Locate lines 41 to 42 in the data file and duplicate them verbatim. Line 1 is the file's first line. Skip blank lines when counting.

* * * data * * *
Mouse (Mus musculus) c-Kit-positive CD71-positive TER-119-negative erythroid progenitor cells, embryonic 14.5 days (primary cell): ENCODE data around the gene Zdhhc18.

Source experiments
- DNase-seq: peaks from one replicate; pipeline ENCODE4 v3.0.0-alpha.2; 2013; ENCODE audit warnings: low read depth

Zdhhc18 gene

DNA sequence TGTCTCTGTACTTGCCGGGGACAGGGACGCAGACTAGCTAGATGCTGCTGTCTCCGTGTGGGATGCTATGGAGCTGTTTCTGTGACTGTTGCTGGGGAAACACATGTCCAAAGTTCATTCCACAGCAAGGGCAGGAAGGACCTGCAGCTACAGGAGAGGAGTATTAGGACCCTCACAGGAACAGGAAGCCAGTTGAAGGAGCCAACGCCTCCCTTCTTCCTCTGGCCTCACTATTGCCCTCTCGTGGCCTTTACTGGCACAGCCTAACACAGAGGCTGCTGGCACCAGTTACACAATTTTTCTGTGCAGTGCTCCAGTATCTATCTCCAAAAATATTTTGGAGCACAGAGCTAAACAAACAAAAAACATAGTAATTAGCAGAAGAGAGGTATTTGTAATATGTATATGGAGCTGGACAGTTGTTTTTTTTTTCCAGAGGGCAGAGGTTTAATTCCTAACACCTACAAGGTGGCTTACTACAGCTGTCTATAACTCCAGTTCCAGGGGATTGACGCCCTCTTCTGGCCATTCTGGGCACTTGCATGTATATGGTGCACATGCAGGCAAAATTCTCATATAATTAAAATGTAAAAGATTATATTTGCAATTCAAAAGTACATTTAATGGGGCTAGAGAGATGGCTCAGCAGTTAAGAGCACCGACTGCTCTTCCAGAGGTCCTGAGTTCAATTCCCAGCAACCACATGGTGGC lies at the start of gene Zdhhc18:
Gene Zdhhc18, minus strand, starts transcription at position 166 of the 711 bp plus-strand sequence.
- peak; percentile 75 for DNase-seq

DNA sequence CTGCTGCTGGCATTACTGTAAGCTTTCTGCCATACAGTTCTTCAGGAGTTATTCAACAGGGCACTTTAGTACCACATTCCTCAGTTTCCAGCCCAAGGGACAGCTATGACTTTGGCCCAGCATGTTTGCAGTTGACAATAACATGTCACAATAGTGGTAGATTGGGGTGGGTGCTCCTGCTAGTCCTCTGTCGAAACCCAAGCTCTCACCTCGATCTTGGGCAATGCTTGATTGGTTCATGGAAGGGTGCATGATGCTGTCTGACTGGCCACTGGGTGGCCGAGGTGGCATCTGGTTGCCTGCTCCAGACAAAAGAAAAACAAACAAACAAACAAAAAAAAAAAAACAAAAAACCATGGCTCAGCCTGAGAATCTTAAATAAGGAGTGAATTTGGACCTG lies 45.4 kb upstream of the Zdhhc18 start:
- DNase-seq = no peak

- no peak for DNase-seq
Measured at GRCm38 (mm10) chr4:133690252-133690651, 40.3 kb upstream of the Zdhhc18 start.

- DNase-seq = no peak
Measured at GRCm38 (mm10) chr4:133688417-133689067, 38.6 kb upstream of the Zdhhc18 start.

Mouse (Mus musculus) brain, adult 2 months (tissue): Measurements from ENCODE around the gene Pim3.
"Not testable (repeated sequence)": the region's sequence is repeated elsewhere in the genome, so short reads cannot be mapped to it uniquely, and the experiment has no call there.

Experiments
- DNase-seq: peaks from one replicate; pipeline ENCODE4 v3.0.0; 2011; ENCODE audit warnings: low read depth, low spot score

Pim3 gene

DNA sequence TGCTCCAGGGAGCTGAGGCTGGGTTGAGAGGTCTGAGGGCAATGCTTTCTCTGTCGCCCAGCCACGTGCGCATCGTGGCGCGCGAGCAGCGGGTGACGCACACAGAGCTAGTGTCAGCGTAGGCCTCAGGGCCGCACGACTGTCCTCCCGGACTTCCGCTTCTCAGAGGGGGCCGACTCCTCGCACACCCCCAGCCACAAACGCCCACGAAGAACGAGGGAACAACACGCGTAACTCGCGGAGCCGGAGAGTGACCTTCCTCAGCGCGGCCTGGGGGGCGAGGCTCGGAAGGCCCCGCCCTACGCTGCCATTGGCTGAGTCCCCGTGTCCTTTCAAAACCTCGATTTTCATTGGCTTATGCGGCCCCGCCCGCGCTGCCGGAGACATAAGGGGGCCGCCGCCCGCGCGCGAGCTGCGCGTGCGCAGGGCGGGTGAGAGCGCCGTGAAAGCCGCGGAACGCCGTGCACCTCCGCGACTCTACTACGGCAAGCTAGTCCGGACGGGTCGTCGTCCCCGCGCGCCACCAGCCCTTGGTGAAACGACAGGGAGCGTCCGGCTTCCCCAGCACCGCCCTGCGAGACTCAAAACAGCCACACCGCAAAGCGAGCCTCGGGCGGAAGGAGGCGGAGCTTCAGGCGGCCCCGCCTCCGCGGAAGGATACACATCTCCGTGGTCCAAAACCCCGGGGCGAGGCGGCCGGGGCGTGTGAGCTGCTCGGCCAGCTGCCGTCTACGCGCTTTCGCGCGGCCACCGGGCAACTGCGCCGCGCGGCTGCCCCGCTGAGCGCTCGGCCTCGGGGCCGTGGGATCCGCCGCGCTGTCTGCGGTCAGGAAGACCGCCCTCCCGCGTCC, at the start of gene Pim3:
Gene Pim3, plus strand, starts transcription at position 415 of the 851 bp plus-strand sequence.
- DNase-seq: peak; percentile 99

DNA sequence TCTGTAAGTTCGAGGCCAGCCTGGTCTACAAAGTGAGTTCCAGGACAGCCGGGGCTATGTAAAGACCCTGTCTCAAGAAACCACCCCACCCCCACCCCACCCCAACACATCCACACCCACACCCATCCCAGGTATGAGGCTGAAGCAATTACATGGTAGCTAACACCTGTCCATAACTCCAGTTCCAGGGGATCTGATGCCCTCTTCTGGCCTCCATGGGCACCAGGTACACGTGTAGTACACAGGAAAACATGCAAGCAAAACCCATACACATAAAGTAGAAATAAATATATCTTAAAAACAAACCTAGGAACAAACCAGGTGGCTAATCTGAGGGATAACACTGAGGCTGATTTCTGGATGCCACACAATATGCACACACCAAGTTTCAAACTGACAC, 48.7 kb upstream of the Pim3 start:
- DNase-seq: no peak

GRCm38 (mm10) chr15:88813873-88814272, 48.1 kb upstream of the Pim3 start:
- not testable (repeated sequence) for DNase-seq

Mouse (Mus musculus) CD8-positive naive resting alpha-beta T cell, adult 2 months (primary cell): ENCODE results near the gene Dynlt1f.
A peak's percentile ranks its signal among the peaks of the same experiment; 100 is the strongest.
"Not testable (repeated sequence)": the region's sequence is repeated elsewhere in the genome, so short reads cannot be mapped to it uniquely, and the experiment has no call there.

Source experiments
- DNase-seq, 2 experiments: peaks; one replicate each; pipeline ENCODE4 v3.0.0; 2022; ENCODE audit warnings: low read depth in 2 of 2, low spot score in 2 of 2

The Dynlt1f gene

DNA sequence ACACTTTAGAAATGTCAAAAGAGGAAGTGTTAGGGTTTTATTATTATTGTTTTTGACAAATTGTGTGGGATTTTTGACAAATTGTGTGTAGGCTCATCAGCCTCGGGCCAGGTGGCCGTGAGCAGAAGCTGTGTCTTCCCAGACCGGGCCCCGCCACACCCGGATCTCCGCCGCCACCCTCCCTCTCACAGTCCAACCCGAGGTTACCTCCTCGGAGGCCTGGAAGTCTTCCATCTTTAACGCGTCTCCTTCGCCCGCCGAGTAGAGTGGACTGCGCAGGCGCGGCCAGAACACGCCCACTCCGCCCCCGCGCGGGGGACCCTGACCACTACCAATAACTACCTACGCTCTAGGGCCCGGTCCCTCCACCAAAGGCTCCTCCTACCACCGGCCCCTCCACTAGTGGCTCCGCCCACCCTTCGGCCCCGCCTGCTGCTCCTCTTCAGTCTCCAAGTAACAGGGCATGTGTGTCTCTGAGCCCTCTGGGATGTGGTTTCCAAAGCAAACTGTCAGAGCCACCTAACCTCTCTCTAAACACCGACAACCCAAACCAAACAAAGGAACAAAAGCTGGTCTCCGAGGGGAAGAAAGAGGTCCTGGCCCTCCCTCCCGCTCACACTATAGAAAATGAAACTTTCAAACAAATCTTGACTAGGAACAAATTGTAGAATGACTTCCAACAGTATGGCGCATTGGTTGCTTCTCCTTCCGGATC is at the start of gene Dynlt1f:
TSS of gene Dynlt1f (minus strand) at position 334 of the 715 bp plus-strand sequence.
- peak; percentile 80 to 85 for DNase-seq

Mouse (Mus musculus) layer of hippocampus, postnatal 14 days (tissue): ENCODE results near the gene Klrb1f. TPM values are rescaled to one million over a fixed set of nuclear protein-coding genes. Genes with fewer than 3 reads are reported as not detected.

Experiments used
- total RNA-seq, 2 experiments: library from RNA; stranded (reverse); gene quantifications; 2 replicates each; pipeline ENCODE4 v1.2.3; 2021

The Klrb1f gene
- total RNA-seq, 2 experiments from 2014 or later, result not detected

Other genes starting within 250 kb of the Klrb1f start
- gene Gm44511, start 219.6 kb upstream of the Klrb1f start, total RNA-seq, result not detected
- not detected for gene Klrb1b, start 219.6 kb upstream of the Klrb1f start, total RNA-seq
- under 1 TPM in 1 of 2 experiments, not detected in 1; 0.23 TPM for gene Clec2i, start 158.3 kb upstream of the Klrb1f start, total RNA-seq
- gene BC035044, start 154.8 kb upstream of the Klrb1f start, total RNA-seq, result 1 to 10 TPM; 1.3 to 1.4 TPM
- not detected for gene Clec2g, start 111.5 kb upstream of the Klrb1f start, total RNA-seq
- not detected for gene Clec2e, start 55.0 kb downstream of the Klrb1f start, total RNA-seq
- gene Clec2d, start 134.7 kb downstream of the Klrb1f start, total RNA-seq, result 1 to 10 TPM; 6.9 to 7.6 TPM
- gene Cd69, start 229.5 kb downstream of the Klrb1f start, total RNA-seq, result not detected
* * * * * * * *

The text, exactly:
- gene Gm44511, start 219.6 kb upstream of the Klrb1f start, total RNA-seq, result not detected
- not detected for gene Klrb1b, start 219.6 kb upstream of the Klrb1f start, total RNA-seq